Mina Pillsbury looked forward to applying for a counselor position at the UW-Stout Science, Technology and Engineering Preview Summer for Girls camp.
Pillsbury, a high school freshman in Oshkosh who plans to study forensic science in college, attended the five-day camp in 2017 and enjoyed the mix of recreational activities and unique learning opportunities.
This year marked the first time she qualified to work as a junior counselor and assist campers, but Pillsbury and many girls like her will have to wait at least one year for that chance. The STEPS camp was canceled this year after a complaint filed in 2019 through the Office of Civil Rights regarding the single-sex nature of the camp.
The program started hosting annual camps in 1997 and encourages middle-schoolers to learn about science, technology, engineering and mathematics at the UW-Stout campus. It hosted four separate groups of girls for five days at a time the summer before their seventh grade and provided hands-on activities taught by professors and industry professionals.
The camp’s cancellation means more than 100 middle school girls won’t have the opportunity this summer to learn from professors and industry professionals, and it also results in a missed chance for STEPS alumni to return and work at the camp.
“We are not the only institution across the United States facing this type of challenge, but that does not make this decision any less painful,” Doug Mell, UW-Stout executive director of communications and external relations, wrote in a statement Wednesday to the Leader-Telegram.
Indeed, colleges including Boston University, the University of Cincinnati and Vermont Technical College are facing similar OCR complaints for single-sex programs. UW-Eau Claire has a one-day girls’ mathematics event and several single-sex sports camps but has not had any formal complaints regarding those programs dating back to at least fall 2006, according to the university’s affirmative action director Teresa O’Halloran.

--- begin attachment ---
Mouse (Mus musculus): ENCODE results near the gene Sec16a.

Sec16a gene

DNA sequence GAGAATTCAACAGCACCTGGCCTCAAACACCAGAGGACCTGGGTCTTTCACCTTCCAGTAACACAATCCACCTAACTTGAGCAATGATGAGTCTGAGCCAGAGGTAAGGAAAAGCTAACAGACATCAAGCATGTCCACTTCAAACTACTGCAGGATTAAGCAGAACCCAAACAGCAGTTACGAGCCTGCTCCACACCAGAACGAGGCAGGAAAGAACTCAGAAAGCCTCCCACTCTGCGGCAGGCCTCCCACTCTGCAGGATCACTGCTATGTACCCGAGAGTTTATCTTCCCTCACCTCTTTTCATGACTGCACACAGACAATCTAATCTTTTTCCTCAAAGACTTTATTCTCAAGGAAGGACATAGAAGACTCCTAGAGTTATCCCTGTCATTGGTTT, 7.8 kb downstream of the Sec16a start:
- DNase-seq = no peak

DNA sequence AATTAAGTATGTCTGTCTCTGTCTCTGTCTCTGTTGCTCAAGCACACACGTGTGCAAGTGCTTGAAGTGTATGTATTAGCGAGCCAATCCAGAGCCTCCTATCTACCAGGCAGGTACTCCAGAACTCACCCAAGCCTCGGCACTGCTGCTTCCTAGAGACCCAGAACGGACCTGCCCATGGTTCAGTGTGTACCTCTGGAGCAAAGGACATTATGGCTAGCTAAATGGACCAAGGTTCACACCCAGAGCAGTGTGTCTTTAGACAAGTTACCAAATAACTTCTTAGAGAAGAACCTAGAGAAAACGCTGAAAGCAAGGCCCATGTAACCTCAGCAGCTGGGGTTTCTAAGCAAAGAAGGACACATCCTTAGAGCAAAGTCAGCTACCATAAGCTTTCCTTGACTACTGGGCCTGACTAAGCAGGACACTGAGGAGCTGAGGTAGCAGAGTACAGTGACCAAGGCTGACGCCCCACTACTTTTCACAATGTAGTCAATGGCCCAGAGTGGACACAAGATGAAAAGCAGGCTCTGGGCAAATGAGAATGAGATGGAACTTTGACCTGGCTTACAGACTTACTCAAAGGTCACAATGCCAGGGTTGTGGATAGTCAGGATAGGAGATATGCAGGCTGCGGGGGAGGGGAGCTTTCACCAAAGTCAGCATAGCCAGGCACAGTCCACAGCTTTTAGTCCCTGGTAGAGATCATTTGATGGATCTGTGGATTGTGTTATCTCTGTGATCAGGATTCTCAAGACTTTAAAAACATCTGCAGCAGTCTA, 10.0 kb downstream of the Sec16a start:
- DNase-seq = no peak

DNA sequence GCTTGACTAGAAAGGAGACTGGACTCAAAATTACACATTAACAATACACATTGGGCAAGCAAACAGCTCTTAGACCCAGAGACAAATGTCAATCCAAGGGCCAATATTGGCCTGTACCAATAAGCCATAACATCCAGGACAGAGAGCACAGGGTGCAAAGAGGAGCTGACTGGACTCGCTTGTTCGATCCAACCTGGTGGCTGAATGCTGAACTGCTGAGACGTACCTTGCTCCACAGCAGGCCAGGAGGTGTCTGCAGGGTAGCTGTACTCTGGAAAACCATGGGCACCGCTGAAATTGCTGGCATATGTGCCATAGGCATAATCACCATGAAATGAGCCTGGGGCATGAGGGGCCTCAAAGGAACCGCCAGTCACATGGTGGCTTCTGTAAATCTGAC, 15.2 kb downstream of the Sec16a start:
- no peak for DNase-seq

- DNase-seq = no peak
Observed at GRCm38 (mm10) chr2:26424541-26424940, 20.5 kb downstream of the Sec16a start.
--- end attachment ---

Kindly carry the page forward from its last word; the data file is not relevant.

Most people became aware of the cancellation when the STEPS program posted a message “with a heavy heart” Jan. 22 on its Facebook page announcing the camp will not be offered this summer due to the ongoing litigation. The Facebook status also noted that if a camp occurs in 2021, it will be open to girls entering seventh grade and eighth grade in order to make up for the 2020 cancellation.
Alumni and parents of campers largely expressed shock, sadness and disappointment upon hearing the news.
Pillsbury’s mother Samara Hamzé called it “heartbreaking” that other students won’t have the opportunity afforded to her daughter for at least a year. She said it was nice for middle school girls to be mentored by women in a more comfortable setting and see themselves in leadership roles.
Hamzé stressed the importance of having access to new resources and practicing new skills “in a fun, nonjudgmental environment.”
Sarah Brenizer said the camp offered a less intimidating atmosphere for her daughter to try activities thought of as traditionally masculine, like rock climbing.
Brenizer thought the OCR complaint was “absurd” and doesn’t see the problem with single-sex camps like STEPS.
“There’s always going to be programs for boys (and) there’s always going to be programs for girls,” Brenizer said.